|aPreface: Novel possibilities, or all animals aren't pigs? -- Introduction: Once upon a time : a short, chaotic, and entirely idiosyncratic history of the novel -- Pickup lines and open(ing) seductions or, why novels have first pages -- You can't breathe where the air is clear -- Who's in charge here? -- Never trust a narrator with a speaking part -- A still, small voice (or a great, galumphing one) -- Men (and women) made out of words, or, My pip ain't like your pip -- When very bad people happen to good novels -- Wrinkles in time, or Chapters just might matter -- Everywhere is just one place -- Clarissa's flowers -- Met-him-pike-hoses -- Life sentences -- Drowning in the stream of consciousness -- The light on Daisy's dock -- Fiction about fiction -- Source codes and recycle bins -- Interlude: Read with your ears -- Improbabilities : foundlings and magi, colonels and boy wizards -- What's the big idea--or even the small one? -- Who broke my novel? -- Untidy endings -- History in the novel/the novel in history -- Conspiracy theory -- Conclusion: The never-ending journey.
Of all the literary forms, the novel is arguably the most discussed . . . and fretted over. From Miguel de Cervantes's Don Quixote to the works of Jane Austen, F. Scott Fitzgerald, Ernest Hemingway, and today's masters, the novel has grown with and adapted to changing societies and technologies, mixing tradition and innovation in every age throughout history.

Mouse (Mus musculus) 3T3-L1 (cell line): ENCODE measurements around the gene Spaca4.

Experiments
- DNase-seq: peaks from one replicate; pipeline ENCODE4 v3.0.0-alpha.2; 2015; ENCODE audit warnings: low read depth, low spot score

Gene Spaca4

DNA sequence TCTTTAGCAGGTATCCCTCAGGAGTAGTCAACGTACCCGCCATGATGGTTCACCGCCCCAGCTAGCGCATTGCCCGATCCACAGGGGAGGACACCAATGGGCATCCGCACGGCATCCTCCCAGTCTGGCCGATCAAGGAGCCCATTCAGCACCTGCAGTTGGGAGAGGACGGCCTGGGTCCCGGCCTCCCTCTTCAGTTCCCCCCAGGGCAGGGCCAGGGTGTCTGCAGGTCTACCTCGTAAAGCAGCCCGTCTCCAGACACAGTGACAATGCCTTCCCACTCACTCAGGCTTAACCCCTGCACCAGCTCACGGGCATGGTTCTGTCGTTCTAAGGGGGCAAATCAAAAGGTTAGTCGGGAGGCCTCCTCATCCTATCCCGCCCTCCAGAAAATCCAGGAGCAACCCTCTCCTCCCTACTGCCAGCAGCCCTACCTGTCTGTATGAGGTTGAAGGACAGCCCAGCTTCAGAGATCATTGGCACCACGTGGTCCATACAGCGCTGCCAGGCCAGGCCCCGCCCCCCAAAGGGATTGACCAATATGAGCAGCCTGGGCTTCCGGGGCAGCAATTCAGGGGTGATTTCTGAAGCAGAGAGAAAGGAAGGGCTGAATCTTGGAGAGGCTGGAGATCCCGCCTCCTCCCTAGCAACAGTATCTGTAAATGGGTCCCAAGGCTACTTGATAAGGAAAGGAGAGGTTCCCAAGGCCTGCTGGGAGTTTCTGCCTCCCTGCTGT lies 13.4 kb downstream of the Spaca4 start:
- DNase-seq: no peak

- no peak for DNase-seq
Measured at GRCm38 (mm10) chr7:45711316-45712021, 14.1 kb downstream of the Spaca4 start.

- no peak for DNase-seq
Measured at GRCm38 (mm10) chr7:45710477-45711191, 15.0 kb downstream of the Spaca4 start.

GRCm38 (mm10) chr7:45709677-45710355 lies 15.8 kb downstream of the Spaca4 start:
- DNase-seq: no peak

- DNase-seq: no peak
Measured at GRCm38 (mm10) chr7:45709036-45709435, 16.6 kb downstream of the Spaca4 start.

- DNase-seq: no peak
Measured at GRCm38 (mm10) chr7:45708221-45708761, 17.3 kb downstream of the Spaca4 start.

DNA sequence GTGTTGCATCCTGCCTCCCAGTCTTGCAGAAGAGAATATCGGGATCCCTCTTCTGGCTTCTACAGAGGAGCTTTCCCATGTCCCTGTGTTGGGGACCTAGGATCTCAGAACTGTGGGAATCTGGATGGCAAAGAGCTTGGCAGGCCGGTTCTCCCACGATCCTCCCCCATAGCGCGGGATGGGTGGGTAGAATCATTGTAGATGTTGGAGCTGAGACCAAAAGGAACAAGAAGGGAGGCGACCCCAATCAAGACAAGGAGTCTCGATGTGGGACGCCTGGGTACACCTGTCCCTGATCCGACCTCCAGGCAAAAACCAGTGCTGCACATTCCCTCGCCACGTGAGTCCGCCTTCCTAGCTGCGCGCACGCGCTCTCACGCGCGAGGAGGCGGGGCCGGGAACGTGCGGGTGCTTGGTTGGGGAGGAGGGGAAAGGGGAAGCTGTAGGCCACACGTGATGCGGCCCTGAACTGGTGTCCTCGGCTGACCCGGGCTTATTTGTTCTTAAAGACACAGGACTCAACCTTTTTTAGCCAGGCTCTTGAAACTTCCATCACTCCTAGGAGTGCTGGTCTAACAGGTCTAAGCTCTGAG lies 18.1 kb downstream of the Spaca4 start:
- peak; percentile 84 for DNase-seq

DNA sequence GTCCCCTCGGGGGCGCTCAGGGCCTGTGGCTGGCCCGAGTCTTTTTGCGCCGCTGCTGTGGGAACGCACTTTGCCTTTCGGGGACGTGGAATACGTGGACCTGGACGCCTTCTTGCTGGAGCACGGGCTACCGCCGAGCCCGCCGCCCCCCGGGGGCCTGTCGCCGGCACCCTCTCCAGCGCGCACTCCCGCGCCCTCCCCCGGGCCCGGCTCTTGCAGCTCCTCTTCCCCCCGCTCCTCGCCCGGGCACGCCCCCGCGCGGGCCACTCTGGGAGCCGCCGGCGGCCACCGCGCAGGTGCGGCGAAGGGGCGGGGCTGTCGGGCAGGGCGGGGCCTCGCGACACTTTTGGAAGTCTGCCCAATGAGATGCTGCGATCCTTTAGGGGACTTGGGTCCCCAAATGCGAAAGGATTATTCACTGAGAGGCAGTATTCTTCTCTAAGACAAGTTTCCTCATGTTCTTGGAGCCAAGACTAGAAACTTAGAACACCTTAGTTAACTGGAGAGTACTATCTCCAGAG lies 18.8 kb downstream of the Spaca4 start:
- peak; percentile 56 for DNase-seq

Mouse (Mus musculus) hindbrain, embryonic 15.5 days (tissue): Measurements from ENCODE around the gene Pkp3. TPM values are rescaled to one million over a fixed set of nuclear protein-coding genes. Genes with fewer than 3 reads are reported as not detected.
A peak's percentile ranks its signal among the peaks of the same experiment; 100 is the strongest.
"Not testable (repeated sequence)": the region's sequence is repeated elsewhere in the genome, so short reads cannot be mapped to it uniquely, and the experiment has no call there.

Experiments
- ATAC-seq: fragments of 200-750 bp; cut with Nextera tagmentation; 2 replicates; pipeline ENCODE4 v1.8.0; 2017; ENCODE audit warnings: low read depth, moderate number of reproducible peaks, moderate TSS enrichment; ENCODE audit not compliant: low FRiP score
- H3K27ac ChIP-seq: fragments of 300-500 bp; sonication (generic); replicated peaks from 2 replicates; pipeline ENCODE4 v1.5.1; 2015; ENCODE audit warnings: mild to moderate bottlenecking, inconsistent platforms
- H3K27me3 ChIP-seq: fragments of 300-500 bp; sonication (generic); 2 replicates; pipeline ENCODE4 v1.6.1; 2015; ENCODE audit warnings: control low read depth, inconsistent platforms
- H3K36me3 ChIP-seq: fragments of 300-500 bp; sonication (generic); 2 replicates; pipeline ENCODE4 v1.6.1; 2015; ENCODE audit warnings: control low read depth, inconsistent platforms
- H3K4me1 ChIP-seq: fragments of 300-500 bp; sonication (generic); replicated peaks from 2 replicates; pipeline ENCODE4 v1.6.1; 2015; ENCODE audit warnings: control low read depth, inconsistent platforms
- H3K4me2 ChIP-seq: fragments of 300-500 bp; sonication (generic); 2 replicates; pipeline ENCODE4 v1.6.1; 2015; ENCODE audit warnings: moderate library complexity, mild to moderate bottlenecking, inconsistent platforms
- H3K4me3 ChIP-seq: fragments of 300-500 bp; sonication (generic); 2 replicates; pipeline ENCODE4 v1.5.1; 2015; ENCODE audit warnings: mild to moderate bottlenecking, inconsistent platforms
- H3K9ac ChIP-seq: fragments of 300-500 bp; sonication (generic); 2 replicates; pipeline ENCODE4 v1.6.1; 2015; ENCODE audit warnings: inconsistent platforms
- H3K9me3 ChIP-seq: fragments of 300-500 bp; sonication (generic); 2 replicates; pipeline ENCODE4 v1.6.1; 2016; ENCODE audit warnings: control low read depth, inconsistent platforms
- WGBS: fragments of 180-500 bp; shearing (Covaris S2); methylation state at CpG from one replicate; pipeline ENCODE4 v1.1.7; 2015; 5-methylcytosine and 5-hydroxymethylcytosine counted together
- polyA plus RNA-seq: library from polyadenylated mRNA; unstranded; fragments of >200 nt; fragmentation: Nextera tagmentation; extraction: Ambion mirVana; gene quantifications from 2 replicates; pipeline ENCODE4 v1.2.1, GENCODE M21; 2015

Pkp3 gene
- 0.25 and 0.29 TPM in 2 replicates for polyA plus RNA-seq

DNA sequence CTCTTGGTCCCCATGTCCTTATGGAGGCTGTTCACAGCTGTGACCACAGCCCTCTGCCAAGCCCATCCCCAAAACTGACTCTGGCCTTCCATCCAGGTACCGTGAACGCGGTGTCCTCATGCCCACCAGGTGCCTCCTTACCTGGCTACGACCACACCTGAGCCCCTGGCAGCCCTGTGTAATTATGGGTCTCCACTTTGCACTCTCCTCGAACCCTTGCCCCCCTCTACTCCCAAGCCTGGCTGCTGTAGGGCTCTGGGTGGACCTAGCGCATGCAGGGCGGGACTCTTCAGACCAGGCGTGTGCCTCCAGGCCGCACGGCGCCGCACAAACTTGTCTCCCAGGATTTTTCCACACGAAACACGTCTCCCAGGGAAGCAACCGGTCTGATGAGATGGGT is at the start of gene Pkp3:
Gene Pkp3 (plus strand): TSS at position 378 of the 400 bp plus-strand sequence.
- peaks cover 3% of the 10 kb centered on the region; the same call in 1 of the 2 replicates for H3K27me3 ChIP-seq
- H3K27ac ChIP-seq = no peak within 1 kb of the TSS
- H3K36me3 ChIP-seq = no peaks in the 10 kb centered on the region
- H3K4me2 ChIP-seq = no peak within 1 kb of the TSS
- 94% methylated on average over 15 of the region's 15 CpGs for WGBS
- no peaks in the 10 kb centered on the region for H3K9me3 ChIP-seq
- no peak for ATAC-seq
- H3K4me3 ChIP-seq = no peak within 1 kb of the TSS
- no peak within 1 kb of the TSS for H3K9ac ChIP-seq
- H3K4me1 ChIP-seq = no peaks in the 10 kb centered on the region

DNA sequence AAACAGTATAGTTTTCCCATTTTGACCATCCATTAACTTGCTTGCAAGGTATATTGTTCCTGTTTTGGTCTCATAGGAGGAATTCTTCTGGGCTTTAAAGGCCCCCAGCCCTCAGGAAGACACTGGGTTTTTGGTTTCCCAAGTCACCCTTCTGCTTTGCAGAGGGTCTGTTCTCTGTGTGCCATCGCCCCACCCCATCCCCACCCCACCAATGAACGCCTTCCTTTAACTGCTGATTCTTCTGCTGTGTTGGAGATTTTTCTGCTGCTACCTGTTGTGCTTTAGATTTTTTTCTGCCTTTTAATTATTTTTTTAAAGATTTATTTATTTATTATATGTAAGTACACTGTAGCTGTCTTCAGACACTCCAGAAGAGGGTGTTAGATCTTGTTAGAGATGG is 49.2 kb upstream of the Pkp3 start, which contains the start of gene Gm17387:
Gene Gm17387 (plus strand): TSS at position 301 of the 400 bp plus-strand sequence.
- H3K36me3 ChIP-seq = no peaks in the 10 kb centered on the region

Thomas C. Foster—the sage and scholar who ingeniously led readers through the fascinating symbolic codes of great literature in his first book, How to Read Literature Like a Professor—now examines the grammar of the popular novel. Exploring how authors' choices about structure—point of view, narrative voice, first page, chapter construction, character emblems, and narrative (dis)continuity—create meaning and a special literary language, How to Read Novels Like a Professor shares the keys to this language with readers who want to get more insight, more understanding, and more pleasure from their reading.
Thomas C. Foster is a professor of English at the University of Michigan-Flint, where he teaches contemporary fiction, drama, and poetry as well as creative writing and composition. He is the author of Twenty-five Books That Shaped America and several books on twentieth-century British and Irish fiction and poetry. He lives in East Lansing, Michigan.